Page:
The Harvard Business Review recently published the results of a study that looked closely at why managers employees’ ideas. The data tells us that managers make big mistakes when not listening to the concerns of their employees because organizations innovate and perform more effectively when these ideas are listened to and sometimes acted on. Employee input helps managers and companies do better in the long run. So, why are you dismissing your employee’s concerns?
Are You Dismissing Your Employees’ Concerns?
Why Managers Dismiss Employee Concerns?
The Harvard data suggests that two popular reasons managers dismiss employee ideas are not accurate. Popular opinion may suggest that you dismiss an employee’s concerns because:
- The idea didn’t come from you, so your ego prevents you from embracing the idea.
- You’re stuck in your way of working that you’re afraid to change.
Instead, the Harvard study suggests “that managers often fail to create speak-up cultures…because their organizations put them in impossible positions.” As a manager, you simply may not be empowered to act on your employees’ input. This forces you into more right, short-term solutions to work. Researchers found that many managers face:
- Environments that don’t allow them the autonomy to change things.
- Centralized decision-making structures with an authority at the top of the chain that can approve or disapprove a decision. This leaves the managers as simply a go-between, stuck in the gap between their boss and the employee on the floor.
- Environments where short-term gains are often favored over long-term solutions.
Under these kinds of circumstances, it’s no wonder many managers end up simply not listening to the feedback their employees provide. It’s a vicious cycle. Can you change it?
How to Listen to Employee Feedback
We know it’s hard. If you feel stuck in the kind of environment where employee feedback simply isn’t heard from management, you know deep down that even the best intentions voiced by your frontline workers will go unheeded. However, you don’t want this reality to squash the worker trying to improve things. What can you do?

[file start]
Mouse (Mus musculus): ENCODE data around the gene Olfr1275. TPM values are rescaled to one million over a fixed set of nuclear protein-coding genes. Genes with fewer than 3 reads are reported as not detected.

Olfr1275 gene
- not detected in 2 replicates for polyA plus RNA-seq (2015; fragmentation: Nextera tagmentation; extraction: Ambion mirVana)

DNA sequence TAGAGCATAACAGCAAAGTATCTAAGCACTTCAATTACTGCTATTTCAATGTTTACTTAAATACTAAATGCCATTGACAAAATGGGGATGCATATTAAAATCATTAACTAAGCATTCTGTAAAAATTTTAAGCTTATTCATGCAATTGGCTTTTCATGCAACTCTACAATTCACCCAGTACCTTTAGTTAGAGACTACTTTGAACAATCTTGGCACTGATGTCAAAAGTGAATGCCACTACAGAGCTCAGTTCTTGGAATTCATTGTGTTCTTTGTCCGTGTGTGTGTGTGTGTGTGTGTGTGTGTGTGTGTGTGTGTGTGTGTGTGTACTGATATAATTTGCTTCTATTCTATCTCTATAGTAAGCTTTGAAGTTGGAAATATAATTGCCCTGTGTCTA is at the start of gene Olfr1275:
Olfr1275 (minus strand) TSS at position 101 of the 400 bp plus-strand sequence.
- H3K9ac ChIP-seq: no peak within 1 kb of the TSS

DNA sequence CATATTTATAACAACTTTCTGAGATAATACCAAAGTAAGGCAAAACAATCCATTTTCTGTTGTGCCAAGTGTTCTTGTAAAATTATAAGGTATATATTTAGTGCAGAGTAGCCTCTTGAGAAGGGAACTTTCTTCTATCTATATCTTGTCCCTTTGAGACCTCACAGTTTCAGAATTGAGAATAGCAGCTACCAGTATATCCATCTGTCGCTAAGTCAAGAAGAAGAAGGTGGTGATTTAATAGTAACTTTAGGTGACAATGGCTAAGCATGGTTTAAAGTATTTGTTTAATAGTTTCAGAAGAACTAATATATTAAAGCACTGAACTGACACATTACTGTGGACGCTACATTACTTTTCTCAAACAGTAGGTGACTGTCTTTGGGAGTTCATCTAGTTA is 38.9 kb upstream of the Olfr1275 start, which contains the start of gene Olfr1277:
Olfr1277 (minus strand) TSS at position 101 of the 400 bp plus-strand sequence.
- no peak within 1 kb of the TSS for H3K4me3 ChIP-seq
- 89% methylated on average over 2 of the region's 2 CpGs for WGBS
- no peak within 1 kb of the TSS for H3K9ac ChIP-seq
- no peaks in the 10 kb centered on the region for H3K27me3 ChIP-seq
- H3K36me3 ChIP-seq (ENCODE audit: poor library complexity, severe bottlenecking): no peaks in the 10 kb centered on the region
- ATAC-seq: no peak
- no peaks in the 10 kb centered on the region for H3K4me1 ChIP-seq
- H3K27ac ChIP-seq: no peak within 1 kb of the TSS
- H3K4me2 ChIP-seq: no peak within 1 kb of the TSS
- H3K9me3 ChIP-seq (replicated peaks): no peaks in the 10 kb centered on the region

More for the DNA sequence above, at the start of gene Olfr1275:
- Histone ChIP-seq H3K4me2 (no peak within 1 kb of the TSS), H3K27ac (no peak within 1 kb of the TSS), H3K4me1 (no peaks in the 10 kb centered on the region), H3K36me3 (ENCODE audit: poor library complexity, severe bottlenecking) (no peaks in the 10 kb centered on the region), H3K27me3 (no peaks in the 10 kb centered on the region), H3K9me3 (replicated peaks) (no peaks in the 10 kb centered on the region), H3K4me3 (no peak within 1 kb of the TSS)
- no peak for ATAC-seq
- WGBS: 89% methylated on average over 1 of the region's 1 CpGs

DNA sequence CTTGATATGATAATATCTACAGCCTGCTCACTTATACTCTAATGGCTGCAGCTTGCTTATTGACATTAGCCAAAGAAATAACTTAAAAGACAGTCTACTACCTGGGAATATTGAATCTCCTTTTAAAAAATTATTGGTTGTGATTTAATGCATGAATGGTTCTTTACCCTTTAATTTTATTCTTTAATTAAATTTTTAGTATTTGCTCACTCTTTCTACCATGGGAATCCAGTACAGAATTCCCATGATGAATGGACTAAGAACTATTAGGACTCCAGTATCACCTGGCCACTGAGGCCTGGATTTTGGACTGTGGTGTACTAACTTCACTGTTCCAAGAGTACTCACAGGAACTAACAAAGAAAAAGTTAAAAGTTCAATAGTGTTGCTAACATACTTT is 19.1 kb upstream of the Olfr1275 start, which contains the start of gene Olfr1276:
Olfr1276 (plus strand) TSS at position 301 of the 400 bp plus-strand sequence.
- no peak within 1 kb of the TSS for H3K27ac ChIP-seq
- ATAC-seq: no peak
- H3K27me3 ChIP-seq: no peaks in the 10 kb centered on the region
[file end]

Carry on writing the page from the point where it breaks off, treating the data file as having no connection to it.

First and foremost, practice active listening. Make sure you have an open dialogue where you can at least listen to your employee’s concerns. Now, here are a few things you shouldn’t respond with. Do not say:
- “Sorry, I don’t make the rules here.” This statement is probably true, but saying it is a clear brush-off to your earnest worker who is trying to make things better. Try saying, “Do you have a suggestion for how we can do better?” Take notes. Listen. Who knows? You may even find a way to use this suggestion later on.
- “Just do your job.” This is a terrible statement that kills innovation with a hammer. Don’t you want your team to do more than their job? Wouldn’t you prefer that they’re engaged enough to make suggestions on how you could work smarter, faster, and more efficiently? Instead, open the door to all suggestions and figure out if there is a way to use them to improve your productivity numbers. Thank the employee for their feedback.
- “We’ve always done it this way.” Look at how the entire world changed in just two years. If you’re not a change-maker, you simply can’t work effectively in today’s changing world. If you’re stuck in a job where change is discarded, maybe it’s time to find a different place to land.
The Custom Group of Companies can help if you’re a manager or an employee stuck in the kind of environment where your voice isn’t heard. Call on us and change your life.
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